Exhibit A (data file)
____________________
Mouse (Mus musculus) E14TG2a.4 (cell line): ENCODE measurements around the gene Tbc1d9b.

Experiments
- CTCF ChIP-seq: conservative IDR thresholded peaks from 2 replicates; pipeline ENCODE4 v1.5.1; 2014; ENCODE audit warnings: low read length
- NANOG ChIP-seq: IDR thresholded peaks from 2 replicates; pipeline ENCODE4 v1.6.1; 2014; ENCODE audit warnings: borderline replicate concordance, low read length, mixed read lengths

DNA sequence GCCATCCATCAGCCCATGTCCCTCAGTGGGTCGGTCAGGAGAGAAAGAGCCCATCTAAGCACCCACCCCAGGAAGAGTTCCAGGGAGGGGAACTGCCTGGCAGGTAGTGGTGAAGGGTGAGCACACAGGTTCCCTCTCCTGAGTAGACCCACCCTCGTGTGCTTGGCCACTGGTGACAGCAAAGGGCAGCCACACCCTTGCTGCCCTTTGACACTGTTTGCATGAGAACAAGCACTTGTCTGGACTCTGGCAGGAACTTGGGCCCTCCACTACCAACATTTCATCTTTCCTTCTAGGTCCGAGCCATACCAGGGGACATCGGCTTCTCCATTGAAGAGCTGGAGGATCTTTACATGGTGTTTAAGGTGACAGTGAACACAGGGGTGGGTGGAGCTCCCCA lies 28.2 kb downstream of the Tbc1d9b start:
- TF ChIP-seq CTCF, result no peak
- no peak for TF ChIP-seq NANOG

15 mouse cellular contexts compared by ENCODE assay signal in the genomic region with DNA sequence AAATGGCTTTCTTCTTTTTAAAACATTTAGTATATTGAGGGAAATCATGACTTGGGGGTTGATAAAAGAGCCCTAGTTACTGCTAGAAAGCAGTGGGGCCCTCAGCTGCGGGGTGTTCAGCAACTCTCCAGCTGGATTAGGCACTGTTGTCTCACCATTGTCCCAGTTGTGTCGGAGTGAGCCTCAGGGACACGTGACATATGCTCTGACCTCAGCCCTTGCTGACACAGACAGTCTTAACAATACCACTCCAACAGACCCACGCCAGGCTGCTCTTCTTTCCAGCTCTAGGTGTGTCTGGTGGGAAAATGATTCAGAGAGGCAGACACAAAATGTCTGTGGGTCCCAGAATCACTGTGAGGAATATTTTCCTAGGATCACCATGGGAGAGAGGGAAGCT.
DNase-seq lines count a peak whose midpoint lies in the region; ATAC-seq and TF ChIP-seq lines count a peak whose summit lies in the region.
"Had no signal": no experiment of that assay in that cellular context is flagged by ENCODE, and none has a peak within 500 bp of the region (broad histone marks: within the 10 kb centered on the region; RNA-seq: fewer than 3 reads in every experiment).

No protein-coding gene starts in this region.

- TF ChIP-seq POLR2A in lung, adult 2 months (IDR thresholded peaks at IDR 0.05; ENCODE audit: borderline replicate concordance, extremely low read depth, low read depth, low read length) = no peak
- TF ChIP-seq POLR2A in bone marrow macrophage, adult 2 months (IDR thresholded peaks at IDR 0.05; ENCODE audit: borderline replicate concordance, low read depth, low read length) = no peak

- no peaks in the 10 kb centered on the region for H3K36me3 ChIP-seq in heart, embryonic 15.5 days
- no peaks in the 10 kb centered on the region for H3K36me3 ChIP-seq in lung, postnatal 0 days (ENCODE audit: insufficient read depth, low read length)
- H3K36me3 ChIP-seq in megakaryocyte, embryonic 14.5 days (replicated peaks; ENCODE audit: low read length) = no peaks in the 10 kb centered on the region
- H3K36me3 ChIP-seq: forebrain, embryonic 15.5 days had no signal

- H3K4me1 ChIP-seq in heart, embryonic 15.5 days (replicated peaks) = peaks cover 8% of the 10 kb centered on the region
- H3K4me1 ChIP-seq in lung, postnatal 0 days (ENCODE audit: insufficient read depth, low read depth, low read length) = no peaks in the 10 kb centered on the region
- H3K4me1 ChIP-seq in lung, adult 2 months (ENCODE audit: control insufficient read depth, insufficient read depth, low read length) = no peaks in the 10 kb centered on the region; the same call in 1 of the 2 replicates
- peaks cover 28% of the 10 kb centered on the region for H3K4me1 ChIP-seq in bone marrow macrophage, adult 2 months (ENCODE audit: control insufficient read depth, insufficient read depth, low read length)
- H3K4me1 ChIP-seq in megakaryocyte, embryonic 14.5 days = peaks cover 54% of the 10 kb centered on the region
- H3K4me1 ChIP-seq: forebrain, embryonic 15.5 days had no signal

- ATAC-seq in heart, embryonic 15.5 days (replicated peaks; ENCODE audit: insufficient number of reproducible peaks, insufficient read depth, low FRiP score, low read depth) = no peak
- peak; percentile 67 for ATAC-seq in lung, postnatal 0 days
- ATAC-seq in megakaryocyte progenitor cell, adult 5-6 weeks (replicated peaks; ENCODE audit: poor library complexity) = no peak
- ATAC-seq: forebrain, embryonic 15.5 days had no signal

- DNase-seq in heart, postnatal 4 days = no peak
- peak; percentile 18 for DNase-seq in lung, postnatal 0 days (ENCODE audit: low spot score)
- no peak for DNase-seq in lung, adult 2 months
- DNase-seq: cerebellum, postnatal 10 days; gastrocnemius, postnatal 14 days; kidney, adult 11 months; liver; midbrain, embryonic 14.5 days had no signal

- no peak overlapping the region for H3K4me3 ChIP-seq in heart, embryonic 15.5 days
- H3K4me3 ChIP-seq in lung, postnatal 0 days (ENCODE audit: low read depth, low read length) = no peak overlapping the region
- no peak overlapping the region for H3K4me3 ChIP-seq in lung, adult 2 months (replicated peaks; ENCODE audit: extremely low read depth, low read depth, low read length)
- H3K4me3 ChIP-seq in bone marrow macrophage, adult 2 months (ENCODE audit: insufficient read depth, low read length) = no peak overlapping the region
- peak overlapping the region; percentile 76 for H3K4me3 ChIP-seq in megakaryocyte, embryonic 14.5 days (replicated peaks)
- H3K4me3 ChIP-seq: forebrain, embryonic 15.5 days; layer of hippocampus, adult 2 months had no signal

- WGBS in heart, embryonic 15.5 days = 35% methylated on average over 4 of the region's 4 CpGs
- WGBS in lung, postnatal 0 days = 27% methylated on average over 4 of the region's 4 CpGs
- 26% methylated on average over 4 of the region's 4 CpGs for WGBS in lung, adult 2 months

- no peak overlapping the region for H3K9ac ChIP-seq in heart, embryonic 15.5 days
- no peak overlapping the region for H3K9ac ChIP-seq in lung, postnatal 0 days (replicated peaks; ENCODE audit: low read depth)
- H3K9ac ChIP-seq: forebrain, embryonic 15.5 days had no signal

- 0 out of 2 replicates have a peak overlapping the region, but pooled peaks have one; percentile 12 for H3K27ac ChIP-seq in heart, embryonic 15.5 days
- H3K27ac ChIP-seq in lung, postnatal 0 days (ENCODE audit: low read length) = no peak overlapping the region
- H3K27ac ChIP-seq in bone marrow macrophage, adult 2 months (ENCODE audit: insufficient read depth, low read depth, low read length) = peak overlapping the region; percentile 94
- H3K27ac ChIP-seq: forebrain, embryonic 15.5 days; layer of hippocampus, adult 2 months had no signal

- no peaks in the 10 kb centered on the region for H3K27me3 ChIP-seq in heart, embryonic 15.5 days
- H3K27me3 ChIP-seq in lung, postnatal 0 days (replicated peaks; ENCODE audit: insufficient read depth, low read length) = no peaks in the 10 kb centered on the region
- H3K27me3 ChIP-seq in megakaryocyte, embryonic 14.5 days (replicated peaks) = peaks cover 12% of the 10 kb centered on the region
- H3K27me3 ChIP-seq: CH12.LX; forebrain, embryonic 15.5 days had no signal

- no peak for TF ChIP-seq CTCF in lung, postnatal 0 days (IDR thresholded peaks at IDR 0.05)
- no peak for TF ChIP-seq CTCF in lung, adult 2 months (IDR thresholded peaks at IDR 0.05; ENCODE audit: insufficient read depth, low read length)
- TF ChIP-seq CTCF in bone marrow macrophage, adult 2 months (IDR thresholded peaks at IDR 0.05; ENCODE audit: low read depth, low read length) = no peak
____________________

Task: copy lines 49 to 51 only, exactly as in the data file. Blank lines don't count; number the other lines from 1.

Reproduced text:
- H3K27me3 ChIP-seq in lung, postnatal 0 days (replicated peaks; ENCODE audit: insufficient read depth, low read length) = no peaks in the 10 kb centered on the region
- H3K27me3 ChIP-seq in megakaryocyte, embryonic 14.5 days (replicated peaks) = peaks cover 12% of the 10 kb centered on the region
- H3K27me3 ChIP-seq: CH12.LX; forebrain, embryonic 15.5 days had no signal